How prosperous is the United States compared with other nations?  The latest Prosperity Index is out, and the news for America is disappointing.   The U.S. fell to 12th place in the world, just behind Luxembourg and Ireland.  Partisan and ideologically driven arguments should to be set aside for the moment as we analyze and assess this data.  We should take this finding as a challenge to be solved by appealing to our strengths as a nation.   In the coming months I will be exploring various aspects effecting our national prosperity.  I invite the readers of this blog to check back periodically to see what I uncover.

The 2012 Legatum Global Prosperity Index of Wealth and Well Being


The just released Global Prosperity Index finds the United States has fallen to 12th place in the world. This is the first time the US has not been in the top 10 group.  The Index is based on the Dubai-based Legatum Institute’s assessment of prosperity based on both material wealth and personal wellbeing in 142 different countries, in eight categories ranging from the economy and entrepreneurship to health and personal freedom. The top 25 nations ranking is as follows:

Prosperity Index
1 – Norway
2 – Denmark
3 – Sweden
4 – Australia
5 – New Zealand
6 – Canada
7 – Finland
8 – Netherlands
9 – Switzerland
10 – Ireland
11 – Luxembourg
12 – U.S.
13 – UK
14 – Germany
15 – Iceland
16 – Austria
17 – Belgium
18 – Hong Kong
19 – Singapore
20 – Taiwan
21 – France
22 – Japan
23 – Spain
24 – Slovenia
25 – Malta

Read more: http://www.dailymail.co.uk/news/article-2227334/Scandinavian-countries-list-worlds-prosperous-nations–U-S-drops-time.html#ixzz2BCCN6dJl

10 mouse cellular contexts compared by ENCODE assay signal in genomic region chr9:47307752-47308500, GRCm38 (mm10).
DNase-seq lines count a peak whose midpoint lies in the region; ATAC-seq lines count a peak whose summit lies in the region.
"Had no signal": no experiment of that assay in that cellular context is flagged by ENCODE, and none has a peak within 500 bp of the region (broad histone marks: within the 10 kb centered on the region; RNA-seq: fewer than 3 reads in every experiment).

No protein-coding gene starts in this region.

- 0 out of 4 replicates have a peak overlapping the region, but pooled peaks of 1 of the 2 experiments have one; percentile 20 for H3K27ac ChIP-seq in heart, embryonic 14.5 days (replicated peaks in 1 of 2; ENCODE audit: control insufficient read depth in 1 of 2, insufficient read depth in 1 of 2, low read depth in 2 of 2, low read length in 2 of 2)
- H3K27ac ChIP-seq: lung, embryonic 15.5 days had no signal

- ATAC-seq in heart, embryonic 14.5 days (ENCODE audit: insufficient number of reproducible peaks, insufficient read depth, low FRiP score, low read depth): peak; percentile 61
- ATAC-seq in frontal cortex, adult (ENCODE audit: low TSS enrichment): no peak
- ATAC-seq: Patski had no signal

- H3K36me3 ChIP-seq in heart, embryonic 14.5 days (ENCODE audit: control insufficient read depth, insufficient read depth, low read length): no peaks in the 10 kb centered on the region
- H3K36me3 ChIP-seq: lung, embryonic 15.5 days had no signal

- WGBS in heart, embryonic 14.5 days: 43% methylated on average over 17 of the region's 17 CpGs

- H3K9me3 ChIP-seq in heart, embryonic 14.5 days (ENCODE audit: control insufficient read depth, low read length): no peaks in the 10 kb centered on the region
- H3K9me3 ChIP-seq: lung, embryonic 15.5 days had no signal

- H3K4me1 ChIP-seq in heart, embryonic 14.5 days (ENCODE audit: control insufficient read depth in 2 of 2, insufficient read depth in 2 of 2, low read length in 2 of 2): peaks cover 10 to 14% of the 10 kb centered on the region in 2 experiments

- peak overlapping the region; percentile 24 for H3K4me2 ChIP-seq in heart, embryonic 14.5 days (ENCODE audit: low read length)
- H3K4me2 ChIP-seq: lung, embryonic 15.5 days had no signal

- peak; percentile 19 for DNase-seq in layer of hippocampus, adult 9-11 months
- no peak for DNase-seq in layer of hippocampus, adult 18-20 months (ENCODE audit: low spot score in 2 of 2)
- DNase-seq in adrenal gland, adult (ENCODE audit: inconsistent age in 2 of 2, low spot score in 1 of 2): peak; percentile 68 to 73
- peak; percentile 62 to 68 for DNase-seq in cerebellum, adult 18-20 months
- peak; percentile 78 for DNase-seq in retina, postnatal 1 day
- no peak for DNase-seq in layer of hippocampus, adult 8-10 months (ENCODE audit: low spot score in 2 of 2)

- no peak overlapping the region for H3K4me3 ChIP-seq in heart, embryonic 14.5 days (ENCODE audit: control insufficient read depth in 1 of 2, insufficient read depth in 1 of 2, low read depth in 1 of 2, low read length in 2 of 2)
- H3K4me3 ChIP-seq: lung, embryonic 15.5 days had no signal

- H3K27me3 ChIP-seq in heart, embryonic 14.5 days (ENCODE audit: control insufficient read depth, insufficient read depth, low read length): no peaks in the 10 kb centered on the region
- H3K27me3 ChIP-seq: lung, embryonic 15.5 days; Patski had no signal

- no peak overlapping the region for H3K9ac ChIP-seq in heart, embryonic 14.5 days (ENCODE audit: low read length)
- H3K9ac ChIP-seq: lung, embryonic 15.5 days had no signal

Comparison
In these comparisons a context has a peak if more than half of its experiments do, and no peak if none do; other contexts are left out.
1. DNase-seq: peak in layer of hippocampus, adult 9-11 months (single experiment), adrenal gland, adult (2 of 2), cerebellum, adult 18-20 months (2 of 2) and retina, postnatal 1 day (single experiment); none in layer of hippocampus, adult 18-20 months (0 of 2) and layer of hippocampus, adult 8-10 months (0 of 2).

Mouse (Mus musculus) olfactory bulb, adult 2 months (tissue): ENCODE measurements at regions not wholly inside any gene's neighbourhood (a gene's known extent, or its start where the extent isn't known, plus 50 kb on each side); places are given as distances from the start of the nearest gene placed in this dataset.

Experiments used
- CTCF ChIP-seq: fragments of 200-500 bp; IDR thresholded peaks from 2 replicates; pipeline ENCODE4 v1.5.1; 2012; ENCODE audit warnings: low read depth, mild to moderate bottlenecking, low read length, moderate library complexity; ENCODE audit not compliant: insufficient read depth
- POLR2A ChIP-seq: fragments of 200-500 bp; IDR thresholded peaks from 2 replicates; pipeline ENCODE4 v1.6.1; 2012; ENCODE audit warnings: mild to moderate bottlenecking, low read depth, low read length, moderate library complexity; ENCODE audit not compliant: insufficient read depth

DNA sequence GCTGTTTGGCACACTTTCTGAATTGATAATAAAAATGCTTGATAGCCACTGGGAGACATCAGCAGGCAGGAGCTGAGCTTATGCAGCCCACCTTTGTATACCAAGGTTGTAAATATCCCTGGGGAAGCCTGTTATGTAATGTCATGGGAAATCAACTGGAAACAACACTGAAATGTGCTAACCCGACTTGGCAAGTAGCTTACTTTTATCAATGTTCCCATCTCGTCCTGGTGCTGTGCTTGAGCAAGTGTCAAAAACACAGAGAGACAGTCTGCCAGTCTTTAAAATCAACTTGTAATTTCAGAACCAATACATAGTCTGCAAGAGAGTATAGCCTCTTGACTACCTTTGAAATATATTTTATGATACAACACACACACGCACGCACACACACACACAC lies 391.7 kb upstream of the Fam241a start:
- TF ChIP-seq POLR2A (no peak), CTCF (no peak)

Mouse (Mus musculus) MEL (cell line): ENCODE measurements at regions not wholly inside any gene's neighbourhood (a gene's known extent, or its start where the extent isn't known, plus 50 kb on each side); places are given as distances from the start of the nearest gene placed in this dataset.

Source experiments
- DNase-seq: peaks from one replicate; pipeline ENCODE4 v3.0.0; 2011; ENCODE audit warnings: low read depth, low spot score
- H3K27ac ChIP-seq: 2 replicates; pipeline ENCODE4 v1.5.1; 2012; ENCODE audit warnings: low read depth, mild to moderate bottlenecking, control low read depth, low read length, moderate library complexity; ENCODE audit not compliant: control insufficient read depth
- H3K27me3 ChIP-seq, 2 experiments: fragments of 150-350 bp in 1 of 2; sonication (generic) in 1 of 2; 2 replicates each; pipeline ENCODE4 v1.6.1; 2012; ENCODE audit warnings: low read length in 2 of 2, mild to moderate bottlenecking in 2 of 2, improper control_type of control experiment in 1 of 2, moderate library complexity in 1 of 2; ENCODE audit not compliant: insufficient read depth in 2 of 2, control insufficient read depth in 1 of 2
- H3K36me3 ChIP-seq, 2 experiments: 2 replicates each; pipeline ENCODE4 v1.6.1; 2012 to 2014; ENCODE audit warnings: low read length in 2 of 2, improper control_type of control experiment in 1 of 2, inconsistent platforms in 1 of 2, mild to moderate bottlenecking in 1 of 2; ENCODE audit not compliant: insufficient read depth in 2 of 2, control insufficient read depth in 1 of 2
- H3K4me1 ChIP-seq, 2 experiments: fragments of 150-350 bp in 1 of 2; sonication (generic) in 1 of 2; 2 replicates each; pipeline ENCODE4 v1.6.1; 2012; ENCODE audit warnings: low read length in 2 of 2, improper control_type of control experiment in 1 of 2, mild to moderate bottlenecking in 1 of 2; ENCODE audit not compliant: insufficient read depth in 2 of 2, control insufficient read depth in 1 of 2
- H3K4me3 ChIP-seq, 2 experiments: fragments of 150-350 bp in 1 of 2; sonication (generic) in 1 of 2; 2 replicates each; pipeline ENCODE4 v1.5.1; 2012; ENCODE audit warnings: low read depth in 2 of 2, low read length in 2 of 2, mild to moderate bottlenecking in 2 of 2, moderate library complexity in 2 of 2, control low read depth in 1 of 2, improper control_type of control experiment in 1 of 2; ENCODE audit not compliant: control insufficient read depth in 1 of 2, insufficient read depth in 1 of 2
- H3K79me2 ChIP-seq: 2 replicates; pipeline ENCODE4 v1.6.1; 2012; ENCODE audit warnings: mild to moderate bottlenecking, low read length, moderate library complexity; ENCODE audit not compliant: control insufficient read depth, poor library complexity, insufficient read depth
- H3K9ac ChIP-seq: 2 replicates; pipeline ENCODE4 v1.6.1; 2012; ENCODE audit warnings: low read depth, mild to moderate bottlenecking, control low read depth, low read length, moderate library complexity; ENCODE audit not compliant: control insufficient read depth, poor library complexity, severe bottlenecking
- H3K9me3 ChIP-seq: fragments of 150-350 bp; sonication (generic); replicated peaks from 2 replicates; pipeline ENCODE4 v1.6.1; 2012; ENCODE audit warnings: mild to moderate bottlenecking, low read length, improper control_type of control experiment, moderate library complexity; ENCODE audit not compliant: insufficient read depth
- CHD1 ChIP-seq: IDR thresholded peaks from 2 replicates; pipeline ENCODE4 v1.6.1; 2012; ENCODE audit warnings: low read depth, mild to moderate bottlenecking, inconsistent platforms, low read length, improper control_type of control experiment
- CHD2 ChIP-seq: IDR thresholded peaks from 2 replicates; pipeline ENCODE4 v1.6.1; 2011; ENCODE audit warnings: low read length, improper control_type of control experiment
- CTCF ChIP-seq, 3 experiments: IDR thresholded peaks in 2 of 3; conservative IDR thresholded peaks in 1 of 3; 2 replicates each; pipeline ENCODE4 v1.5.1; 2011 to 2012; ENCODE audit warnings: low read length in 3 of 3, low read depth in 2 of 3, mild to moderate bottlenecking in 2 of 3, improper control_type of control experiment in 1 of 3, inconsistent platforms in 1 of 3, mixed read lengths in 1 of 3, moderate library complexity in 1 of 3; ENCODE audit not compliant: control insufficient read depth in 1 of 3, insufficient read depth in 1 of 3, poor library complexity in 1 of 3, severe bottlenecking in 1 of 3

There are eight categores by which national prosperity is judged.  The United States scored as follows on these eight categories:

Ranking    Catigory
20         Economy
12         Entrepreneurship /Opportunity
10         Governance
5         Education
2         Health
27        Safety/Security
14        Personal Freedom
10        Social Capital

U.S. Global Business Competitiveness Slipping

The World Economic Forum published a study on global business competitiveness that ranks 144 nations according to indicators in 12 categories.  We American’s sometimes inflate our greatness among nations.  With respect to our Militarily this is justified.  The United States represent nearly half of the worlds total military capability.  But on measures of national well being, ecology, human rights, health care, press freedom and many other critical areas we often fall short in comparison to other advanced nations.

Given how highly our politics regards U.S. business interests, you might assume our global business competitiveness makes us number one in the world.  Keep in mind as you read on that many of the specific measures that make businesses competitive are not in the best interest of ordinary citizens.  Business interests and  social interests are sometime opposed.

The business competitiveness  study categories and where the United States ranks:

          CATIGORY                                                            RANK  (Out of 144)

1.   Institutions         42
2.   Infrastructure       14
3.   Macroeconomic Environment     111
4.   Health and Primary Education      34
5.   Higher Education and Training        8
6.   Goods Market Efficiency       23
7.   Labor Market Efficiency         6
8.   Financial Market Development        16
9.   Technological Readiness       11
10.  Market Size            1
11.  Business Sophistication       10
12.  Innovation           6